If you have struggled with anxiety or depression, someone may have offered you the unwanted advice to go for a run or hit the gym. If you're like me, you may have reflexively snarled at them, but as it turns out, they might have been onto something.
I read this article recently about some ongoing research out of UC Davis that has used MRI imaging to determine that exercise helps the brain create two important neurotransmitters - glutamate and something called GABA. Neurotransmitters are responsible for carrying messages around the brain, helping us process emotions among other things. Low levels of these two neurotransmitters have been associated with some mental health conditions, like major depressive disorder.
Researchers at UC Davis used MRI imaging to study the levels of these two neurotransmitters before and after brief episodes (8 and 20 minutes) of high intensity exercise, and compared those findings with a control group consisting largely of couch potatoes. Specifically they looked at two regions of the brain, the visual cortex, which processes visual information (go figure), and the anterior cingulate cortex, which helps to regulate heart rate as well as some cognitive functions and emotions. Compared to the couch potatoes, the exercise group experienced significant increases of both neurotransmitters after exercising. And while those neurotransmitters faded over time, there was a modest increase in the gym goers baseline levels of those neurotransmitters, suggesting that exercise not only triggers the brain to create these two important chemicals, but that regular exercise can help sustain their levels.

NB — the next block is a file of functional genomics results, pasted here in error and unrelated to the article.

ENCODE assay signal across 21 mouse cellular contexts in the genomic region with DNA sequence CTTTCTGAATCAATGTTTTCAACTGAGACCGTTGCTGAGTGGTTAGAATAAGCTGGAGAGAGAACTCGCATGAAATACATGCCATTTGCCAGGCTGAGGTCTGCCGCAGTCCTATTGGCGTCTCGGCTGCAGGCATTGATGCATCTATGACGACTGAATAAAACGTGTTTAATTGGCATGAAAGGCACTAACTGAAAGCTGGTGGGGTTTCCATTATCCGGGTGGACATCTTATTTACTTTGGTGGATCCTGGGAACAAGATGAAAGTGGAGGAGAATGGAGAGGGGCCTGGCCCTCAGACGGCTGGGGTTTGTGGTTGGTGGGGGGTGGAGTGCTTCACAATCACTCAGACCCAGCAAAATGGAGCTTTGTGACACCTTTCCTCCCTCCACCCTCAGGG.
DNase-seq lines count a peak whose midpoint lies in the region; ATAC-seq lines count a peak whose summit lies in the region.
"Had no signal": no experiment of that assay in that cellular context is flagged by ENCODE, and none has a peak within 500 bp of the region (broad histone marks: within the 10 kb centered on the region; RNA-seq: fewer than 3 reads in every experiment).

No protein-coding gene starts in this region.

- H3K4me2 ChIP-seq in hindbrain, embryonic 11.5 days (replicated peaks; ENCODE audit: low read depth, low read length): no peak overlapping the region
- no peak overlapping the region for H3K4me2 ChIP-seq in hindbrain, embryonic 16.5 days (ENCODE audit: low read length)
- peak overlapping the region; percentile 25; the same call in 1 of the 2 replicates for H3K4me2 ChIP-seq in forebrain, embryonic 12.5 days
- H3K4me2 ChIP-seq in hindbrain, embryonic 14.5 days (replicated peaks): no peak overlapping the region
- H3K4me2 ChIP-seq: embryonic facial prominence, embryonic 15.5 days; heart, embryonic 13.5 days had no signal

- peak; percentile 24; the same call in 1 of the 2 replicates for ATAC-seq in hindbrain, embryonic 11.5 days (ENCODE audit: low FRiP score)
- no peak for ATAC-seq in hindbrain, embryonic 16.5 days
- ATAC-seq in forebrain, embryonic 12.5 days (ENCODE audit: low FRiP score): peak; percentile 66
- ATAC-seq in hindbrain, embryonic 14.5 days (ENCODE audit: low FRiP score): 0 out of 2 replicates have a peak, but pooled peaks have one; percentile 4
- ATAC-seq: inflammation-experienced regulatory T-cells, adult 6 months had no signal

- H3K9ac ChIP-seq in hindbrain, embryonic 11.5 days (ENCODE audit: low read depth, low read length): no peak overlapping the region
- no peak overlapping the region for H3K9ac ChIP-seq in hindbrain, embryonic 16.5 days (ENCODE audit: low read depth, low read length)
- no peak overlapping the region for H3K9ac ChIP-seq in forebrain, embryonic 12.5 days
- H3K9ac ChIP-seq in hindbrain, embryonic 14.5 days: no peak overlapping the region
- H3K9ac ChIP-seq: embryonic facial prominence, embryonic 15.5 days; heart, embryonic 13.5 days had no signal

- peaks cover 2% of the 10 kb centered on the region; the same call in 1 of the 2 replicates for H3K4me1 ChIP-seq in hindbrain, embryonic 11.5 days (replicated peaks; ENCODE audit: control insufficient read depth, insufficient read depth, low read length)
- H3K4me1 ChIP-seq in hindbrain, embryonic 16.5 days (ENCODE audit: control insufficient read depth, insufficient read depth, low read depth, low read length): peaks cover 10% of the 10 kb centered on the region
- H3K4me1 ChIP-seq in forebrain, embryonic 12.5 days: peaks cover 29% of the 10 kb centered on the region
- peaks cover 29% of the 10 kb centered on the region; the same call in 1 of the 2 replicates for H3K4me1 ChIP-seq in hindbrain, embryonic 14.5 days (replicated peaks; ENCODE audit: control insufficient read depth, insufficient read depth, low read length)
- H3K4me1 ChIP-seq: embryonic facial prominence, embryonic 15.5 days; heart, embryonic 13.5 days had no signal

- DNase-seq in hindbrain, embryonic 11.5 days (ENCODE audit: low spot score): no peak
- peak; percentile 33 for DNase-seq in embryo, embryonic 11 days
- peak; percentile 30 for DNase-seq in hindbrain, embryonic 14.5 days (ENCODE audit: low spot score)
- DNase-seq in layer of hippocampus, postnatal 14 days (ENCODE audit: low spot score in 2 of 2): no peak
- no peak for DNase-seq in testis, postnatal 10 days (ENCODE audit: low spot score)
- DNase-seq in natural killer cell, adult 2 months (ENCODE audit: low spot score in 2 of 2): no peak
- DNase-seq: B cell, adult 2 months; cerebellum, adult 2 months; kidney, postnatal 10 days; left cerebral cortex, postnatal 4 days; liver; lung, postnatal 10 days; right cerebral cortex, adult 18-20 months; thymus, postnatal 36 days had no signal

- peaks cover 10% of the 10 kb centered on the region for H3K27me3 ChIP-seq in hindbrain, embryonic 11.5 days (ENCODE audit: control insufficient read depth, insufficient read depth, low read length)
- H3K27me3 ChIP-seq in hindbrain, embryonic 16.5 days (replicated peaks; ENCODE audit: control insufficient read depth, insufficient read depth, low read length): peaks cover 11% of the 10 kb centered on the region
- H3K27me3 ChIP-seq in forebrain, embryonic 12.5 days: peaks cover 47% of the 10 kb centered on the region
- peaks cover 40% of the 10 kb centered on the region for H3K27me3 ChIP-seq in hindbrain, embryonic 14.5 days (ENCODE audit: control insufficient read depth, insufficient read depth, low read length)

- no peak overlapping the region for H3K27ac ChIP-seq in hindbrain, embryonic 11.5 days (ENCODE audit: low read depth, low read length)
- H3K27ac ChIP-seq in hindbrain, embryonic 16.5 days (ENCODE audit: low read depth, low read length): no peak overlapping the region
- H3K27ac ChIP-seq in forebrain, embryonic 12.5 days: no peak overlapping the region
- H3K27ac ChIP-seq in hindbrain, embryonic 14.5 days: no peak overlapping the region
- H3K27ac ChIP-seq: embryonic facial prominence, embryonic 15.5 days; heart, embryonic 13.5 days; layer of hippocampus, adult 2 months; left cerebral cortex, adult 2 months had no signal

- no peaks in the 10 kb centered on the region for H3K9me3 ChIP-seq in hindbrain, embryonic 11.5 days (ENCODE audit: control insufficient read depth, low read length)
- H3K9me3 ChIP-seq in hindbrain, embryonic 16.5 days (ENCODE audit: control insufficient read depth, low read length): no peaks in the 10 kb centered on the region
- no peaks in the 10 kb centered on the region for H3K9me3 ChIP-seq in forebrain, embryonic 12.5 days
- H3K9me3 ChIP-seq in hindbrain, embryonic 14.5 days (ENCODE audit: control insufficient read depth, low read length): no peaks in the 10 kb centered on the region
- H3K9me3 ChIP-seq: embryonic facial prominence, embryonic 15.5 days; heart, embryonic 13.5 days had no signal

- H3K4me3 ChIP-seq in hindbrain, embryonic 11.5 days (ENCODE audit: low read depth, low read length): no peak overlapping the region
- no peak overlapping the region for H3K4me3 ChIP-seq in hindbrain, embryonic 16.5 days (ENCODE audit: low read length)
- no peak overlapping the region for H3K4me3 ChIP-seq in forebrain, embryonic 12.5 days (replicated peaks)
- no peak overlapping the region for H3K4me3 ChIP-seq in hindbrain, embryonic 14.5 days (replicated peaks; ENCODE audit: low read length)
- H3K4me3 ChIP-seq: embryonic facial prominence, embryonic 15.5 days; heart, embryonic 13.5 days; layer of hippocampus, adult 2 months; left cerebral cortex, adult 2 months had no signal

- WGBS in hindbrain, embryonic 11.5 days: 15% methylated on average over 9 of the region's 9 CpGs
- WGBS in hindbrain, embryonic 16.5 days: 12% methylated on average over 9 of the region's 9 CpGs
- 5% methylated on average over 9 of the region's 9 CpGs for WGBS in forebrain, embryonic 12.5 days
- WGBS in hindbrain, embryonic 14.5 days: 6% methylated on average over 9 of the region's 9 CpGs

These findings suggest that exercise-based treatments may offer viable alternatives or at least supplement traditional treatments for people suffering from some types of depressive or anxious disorders. This is especially good news for people under 25 that tend not to respond as well to the traditional SSRI-based therapies. Bottom line - it turns out that exercise might help sustain healthy brains as well as healthy bodies.
P.S. For you fellow nerds out there, this study also revealed how our brain uses energy during exercise. You would think that the brain is working hardest while playing chess or cramming for an organic chemistry test or figuring out how Nicolas Cage keeps getting work. However, the brain actually works hardest - meaning it consumes the most energy (calories) - when we exercise. Researchers have been largely stumped by what the brain is doing with all that energy while we exercise. As it turns out, a small but significant portion of that energy is used to create these two important neurotransmitters.